When it comes to getting a new hair color, you can do everything right. From stalking Pinterest to find the perfect beachy-balayage reference pic, to bringing packed lunch for a week so that you can afford to go to a fancy AF hair salon. All that effort, and then you walk out of the hairdresser's feeling underwhelmed. Why? Your new hair color isn't quite right.
We've all been there.
In the hopes of putting an end to dodgy dye jobs, I spoke to hair coloring expert, Mitra Mir, who's based at the Daniel Hersheson salon in West London. She was able to shed a little light on the most common coloring pitfalls—the mistakes we don't even know we're making, from picking the wrong shade for your skin tone, to color placement that doesn't flatter your face shape. Here's what not to do...
The five most common color mistakes:
1. Bad color placement. "This is where the highlights are not strategically placed throughout the hair to suit the client’s facial shape, hair texture, and length."
2. A dodgy ombré. "This is often done free hand, so you need to be careful because if the color isn’t blended correctly, it can look awful."
3. Color bands "are another faux pas, which is essentially when a colorist hasn't quite matched your roots to your mids-lengths and ends, so the finish is disjointed and off balance."
4. Bleeds."Nope we're not talking about a hairstylist snipping your ear, this is when a color expands while in the foil. This can happen if too much is used or the foil isn’t folded properly. Ultimately it leads to the color overflowing (bleeding) out from the foil and onto parts of the hair that you don't want colored. Not a good look."
5. Over toning. "It’s a shame but some colorists rely too much on toners, but when the hair is over processed, it can often grab on to the toners really quick and end up looking flat. A good tip is to add a bit of clear toner (which has no pigment to it, so it just adds shine) into the toner to dilute it so it's a bit softer on the hair."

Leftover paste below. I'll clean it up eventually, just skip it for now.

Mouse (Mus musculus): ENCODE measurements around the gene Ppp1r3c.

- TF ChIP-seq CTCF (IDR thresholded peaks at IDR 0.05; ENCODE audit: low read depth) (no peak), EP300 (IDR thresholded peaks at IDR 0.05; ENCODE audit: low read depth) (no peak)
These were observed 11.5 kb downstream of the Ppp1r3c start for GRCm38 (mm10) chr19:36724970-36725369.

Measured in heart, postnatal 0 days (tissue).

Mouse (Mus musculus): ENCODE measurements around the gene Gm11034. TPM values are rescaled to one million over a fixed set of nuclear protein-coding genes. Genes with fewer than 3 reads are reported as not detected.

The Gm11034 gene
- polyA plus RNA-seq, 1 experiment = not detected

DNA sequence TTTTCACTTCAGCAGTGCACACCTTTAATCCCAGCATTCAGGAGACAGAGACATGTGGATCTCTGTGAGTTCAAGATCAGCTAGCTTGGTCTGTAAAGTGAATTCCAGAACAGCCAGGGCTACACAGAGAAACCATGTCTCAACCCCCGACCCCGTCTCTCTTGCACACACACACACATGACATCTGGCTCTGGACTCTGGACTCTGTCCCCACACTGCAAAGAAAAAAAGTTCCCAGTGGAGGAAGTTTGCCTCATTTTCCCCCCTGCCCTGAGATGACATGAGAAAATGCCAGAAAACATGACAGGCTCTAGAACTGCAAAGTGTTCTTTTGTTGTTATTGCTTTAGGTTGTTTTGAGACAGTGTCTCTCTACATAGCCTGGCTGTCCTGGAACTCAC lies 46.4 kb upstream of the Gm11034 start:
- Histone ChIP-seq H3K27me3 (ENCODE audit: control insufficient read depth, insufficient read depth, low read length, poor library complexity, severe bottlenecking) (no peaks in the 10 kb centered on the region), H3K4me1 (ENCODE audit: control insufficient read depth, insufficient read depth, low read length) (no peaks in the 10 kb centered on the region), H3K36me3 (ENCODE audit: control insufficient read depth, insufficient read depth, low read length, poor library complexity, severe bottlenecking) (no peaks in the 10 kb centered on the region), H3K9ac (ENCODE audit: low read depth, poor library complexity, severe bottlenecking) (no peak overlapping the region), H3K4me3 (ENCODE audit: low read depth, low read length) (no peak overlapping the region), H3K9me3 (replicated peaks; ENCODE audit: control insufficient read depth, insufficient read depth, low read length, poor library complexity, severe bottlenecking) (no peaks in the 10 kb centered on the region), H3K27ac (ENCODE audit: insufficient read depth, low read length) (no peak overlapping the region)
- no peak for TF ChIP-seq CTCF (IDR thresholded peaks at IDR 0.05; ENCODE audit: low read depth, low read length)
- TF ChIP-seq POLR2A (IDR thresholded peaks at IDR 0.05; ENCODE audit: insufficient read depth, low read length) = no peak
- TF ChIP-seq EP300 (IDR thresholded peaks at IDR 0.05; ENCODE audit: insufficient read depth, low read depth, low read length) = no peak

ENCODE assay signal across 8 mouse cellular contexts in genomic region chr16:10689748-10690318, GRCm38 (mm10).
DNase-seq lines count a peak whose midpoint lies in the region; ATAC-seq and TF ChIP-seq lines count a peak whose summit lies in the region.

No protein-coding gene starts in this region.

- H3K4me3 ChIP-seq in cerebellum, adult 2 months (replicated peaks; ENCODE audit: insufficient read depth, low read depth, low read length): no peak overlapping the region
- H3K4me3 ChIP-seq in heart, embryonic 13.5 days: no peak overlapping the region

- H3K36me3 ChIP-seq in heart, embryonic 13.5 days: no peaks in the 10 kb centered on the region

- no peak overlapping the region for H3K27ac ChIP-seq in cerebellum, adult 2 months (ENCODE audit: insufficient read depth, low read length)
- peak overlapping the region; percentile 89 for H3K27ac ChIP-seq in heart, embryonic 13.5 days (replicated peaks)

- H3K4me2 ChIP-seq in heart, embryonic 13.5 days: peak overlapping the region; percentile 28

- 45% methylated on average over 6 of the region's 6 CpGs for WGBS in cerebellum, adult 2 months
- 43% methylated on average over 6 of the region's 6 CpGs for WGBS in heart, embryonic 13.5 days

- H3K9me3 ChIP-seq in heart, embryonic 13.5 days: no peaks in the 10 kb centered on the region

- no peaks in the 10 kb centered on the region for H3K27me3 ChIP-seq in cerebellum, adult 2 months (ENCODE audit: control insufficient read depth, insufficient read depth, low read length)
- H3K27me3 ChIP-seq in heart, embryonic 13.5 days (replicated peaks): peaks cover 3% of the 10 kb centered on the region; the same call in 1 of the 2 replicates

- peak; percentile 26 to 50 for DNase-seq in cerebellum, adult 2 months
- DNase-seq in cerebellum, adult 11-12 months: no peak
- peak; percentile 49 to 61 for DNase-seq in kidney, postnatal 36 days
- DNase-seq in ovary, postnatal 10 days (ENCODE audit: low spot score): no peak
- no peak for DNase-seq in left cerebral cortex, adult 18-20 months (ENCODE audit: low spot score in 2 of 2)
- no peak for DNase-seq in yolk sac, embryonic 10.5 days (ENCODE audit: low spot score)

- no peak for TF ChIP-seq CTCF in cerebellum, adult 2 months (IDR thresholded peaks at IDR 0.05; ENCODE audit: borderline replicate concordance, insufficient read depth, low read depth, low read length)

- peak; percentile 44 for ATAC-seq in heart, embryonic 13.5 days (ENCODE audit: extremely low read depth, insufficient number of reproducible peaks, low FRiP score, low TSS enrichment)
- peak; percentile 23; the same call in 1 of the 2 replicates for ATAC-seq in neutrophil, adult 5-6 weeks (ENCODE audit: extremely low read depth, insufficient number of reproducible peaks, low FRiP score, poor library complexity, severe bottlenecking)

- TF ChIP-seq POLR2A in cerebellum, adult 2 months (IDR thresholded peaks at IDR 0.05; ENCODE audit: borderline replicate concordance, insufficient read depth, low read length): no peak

The one hair color you need to stop asking for:
"I wish people would stop asking for super ashy blonde hair shades. It's very common with clients who have dark hair who want to be lighter but hate any kind of orange tones and always ask for ashy hair to the point of it almost looking green. As crazy as it sounds they would prefer to have a flat ashy tone then any warmth. It's important to remember that warm tones are not the enemy."
The shades to avoid, based on your skin tone:
Fair skin tones: "Avoid an all-over flat color as this can make the skin look dull."
Olive skin tones: "Bleaching the hair to look blonder can age you and doesn't always complement the skin."
Darker skin tones: "Again, don’t just leave the hair flat in color. A bit of strobing around the face to give you nice caramel/toffee tones can really complement your features."
If your skin has a yellow undertone: "Actually sometimes sticking to your natural color can be a good thing. Or alternatively keeping it warmer/darker is another safe option."
If your skin has a pink undertone: "Avoid over bleaching as it can wash out the skin."
The hair color that could be aging you: "Finding the right shade can be hard for anyone; a good colorist will always work with your skin tone to give you a color that complements your skin. Going too dark on fair skin tones can be aging and going too light on darker skin tones can also be aging. It's so important to find a neutral and natural balance that'll keep you looking and feeling young."
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This article originally appeared on Cosmopolitan.com/uk. Minor edits have been made by the Cosmo.ph editors.